|....The development of
miniature dataloggers to record what marine mammals do underwater
has given us information on how deep the animal is diving, how fast
it is going, the light levels and temperatures underwater, and even
the sounds it hears. However we still have little idea of why it is
....Sometimes animals dive
straight down and then come straight up again. At other times they
dive straight down and then stay at one depth for several minutes
before returning to the surface to breathe. Is the first one a quick
but unsuccessful look to see what's there, whereas in the second the
animal spends time feeding?
....By taking photographs of
what the animal is exposed to while it is underwater we are able to
answer some of these questions.
Insight developed a digital video camera modified to withstand the
high pressures that these animals are exposed to at depth (pressures
up to a hundred times what we feel at the surface).
....The camera controls
respond to the measurement of depth, for example it can switch on
the video when the animal goes deeper than 10 metres. This means it
can take pictures during selected parts of dives. There is red-light
flash on the camera (red is on the edge of what seals can see and so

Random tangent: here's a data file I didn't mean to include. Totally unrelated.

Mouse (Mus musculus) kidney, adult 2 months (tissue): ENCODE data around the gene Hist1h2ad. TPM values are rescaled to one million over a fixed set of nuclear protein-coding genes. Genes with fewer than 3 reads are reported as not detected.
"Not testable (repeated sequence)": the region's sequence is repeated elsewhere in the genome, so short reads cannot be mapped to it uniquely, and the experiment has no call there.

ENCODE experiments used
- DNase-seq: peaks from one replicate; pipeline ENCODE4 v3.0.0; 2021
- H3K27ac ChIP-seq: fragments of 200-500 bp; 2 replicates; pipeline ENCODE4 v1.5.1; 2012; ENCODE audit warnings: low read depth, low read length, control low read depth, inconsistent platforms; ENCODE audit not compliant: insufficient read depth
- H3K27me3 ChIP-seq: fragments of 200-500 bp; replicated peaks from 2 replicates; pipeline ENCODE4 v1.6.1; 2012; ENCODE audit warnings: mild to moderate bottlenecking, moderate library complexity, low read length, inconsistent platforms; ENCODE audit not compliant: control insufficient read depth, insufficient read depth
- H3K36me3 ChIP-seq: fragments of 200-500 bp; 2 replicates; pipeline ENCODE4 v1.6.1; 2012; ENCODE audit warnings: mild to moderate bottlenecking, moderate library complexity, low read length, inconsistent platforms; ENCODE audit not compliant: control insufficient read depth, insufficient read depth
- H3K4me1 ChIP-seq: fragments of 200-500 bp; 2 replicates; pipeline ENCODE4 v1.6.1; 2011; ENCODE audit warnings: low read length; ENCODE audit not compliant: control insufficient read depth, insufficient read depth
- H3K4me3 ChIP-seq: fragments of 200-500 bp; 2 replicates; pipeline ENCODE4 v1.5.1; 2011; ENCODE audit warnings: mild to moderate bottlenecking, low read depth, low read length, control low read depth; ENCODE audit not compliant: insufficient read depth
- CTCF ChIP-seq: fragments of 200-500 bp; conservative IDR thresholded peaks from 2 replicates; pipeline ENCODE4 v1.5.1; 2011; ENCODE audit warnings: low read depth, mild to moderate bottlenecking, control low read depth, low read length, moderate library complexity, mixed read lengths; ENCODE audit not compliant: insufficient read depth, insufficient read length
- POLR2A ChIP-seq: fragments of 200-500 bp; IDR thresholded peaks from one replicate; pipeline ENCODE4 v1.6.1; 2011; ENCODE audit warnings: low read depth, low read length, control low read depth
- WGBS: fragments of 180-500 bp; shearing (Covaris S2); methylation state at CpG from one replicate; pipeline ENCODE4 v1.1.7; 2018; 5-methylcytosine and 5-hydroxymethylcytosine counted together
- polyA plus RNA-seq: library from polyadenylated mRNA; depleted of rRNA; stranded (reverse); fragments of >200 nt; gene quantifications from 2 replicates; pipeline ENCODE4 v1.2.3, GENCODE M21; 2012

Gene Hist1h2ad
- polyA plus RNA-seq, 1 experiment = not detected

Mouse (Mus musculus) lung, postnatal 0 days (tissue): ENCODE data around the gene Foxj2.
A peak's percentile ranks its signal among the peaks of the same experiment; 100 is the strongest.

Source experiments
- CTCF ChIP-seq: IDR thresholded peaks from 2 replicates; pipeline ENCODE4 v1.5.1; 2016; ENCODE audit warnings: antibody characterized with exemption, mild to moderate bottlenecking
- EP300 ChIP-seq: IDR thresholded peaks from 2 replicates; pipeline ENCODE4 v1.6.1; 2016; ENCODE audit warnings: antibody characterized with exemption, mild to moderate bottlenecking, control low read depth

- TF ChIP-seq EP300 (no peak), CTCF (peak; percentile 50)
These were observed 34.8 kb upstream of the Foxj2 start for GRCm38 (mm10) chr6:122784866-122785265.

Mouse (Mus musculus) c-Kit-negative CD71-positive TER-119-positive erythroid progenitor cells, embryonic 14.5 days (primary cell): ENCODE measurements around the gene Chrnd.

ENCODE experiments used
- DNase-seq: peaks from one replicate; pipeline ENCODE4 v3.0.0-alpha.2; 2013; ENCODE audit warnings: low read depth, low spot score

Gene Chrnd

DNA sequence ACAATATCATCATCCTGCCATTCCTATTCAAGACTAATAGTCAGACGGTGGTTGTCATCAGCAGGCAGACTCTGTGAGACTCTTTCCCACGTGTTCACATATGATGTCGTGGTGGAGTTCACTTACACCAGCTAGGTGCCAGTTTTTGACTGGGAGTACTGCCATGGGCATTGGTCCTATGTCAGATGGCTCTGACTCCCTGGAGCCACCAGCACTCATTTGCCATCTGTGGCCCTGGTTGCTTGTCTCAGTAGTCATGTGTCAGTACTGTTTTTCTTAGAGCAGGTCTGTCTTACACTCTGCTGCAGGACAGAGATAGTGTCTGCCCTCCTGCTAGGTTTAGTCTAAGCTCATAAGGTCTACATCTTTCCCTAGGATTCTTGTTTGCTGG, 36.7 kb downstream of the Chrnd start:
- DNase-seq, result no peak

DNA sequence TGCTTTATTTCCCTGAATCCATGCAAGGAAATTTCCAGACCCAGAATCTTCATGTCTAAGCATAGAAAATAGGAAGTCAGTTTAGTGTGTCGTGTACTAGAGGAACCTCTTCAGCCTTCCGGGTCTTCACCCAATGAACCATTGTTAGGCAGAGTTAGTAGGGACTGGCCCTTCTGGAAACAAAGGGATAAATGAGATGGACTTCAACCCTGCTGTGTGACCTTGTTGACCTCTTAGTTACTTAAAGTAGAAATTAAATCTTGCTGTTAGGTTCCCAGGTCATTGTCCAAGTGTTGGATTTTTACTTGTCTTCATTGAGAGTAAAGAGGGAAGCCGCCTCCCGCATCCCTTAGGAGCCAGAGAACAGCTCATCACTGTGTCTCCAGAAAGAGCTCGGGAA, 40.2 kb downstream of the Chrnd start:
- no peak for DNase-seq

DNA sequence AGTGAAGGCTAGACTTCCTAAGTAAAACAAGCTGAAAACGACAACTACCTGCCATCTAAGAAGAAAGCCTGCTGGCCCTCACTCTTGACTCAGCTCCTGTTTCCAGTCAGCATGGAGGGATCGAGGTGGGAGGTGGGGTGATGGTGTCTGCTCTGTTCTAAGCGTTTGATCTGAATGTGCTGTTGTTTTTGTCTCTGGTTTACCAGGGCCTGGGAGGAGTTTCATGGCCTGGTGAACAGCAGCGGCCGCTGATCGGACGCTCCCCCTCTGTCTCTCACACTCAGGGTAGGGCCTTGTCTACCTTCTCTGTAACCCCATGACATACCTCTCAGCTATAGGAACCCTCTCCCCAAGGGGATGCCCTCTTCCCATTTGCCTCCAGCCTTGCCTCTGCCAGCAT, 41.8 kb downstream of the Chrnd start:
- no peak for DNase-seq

will disturb them less than a bright white flash).
....The pictures above were
taken by the camera when it was put on Antarctic fur seal mothers at
South Georgia. These mothers stay ashore to feed their pup for two
days and then go out to sea to feed themselves for five or six days
before returning to feed their pup again, repeating this for three
or four months. A camera was attached to the fur of each female for
one of these trips and then taken off when she returned a week
later. Almost all of the pictures showed krill and several showed
....The fact that seals eat
krill is not new, however, this technology gives a minute-by-minute
loook at what an animal is doing and what it is exposed to, giving
information about the decision-making process of the seal,
investigating questions such as whether the depth and thickness of a
krill swarm affects if it is worthwhile for a seal to bother diving
to feed on it.
....The pictures are useful
for interpreting the behaviour of the seal and also in studying the
krill themselves. Krill are not easy to study at sea, but are at the
crux of the Antarctic marine ecosystem.
....Observations of krill are
generally made by collecting them in nets, monitoring them with
acoustic echosounders, or occasionally by observations from scuba
....Fur seals are presumably
much better at finding dense patches of krill than we are, and the
observations they record on these cameras (in terms of school
density, individual krill orientation within the swarm, the depths
at which they are found and how these change with time of day) will
provide an added dimension to the study of krill in the Antarctic.
....Please note, the images
shown have had the quality reduced for fast loading. Click here if you
would like to study the images taken by the Venus Underwater Camera